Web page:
*This is a bar model and represents the following:*- 16 is shared equally between 4 parts. Each part has a value of 4.
- 16 ÷ 4 = 4

- Explain that we can also use bar models to share money amounts (slide 6). Say:

*Let’s explore the number problem: 3 children shared $18 equally between them. *

*$18 does share equally between 3 parts (3 children). How much does each part (child) receive?*

Slide 6

- Use additive thinking to share the money in unequal parts. Present a bar model that shows an amount in this case $12 shared unequally. Students use their additive thinking to explore the problem represented as a bar model of unequal parts.

Slide 7

**Differentiation (extension) **

Refer to slides 8–10.

- Sometimes money amounts are shared in unequal parts. What if the children had been given $18 to share between them based on the type of jobs they do around the house. Some jobs require more time and effort than others therefore a child may be given more money than the others. How might we base the payment on an amount of time?

Slide 10

**Learning Task #1 (slide 11)**

What are some ways pocket money could be distributed, based on the jobs completed?

- How much pocket money do you suggest should be distributed?
- How many people is it shared between?
- Will you have an equal or unequal distribution of money amounts for
- each person
- each job completed?

- What type of jobs will you include?
- How will you decide how much money is allocated for each job?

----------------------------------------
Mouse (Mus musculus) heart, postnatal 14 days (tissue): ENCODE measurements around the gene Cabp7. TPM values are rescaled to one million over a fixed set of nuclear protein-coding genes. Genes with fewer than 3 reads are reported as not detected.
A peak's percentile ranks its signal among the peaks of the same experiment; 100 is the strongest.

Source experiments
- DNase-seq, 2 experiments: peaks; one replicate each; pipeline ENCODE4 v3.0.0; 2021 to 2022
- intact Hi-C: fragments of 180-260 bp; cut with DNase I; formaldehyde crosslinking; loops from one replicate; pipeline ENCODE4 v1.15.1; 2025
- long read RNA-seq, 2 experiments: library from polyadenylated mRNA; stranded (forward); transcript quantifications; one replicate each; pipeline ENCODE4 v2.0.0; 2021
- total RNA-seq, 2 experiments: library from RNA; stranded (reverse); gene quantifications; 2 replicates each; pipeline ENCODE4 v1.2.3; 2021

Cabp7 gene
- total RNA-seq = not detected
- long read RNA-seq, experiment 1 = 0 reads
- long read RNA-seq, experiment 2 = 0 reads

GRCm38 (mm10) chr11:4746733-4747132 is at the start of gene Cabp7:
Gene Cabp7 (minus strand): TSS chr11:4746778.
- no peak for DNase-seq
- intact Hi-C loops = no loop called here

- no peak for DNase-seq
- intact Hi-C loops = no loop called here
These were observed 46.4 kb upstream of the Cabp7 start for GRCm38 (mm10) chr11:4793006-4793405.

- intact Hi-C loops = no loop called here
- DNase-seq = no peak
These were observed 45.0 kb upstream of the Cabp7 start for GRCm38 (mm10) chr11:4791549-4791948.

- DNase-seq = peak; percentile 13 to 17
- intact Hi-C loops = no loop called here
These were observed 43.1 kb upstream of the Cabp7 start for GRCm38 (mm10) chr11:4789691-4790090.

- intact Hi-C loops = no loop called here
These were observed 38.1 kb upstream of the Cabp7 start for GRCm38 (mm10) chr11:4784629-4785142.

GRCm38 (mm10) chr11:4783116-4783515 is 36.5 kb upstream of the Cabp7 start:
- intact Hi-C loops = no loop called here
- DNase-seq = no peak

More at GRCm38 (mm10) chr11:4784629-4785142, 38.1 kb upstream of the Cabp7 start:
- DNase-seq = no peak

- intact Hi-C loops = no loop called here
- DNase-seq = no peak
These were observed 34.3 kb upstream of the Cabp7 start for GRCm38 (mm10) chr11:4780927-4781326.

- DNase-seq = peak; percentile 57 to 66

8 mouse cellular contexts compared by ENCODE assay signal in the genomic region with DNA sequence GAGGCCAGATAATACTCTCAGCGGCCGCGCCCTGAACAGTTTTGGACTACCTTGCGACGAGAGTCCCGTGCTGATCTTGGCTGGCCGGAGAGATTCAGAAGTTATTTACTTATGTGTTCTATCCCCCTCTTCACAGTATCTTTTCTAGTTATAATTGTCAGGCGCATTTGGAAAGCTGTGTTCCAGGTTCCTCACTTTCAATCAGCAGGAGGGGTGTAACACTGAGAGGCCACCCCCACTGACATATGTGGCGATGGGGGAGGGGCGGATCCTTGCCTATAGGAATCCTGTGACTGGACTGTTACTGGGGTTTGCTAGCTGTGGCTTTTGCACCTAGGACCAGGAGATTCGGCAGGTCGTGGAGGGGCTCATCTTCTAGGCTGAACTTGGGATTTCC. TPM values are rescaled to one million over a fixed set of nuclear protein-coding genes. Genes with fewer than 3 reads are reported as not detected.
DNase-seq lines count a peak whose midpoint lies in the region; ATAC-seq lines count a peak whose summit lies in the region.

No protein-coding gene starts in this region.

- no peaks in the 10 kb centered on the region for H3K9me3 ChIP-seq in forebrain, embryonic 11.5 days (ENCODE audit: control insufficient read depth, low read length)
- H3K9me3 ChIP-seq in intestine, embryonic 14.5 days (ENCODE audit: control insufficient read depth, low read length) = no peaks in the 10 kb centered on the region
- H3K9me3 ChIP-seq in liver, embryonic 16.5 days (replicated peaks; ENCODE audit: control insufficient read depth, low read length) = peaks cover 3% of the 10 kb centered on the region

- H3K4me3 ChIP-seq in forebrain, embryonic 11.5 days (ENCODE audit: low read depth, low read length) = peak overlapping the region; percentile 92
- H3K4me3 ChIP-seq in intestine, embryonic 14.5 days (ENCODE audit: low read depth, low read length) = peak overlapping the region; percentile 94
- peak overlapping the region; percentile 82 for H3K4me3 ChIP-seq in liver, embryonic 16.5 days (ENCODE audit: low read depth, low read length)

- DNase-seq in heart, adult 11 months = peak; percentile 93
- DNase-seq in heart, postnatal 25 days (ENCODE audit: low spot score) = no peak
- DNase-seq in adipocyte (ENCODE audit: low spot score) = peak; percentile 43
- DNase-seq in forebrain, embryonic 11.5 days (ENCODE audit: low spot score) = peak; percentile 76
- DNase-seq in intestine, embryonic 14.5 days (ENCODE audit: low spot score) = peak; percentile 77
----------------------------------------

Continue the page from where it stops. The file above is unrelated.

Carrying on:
Think about how you can present your work so it is easy to interpret (read and understand).

Clearly show your working out for each step in the problem.

**Enabling prompt:** some examples

- Encourage the use of equal distribution of money between two people to begin with.
- Provide a written problem for the student to solve before moving onto the more open learning task. For example, share $12 shared between four people. Each person receives the same amount of money for the jobs they complete.
- Provide the student with a table from the mini lesson to help guide their thinking.

**Extending prompt: **

Encourage the distribution of money in dollar and cent amounts, for example, taking out the rubbish = $2.25.

## Summary and reflection 10 mins

- Share representations of number problems.
- Ask students to share their thinking behind their choices of money distributions.
- Ask students to share the maths they used to solve the problem.
- Prompt students to discuss the way they used their knowledge of additive thinking to calculate and check their mathematics.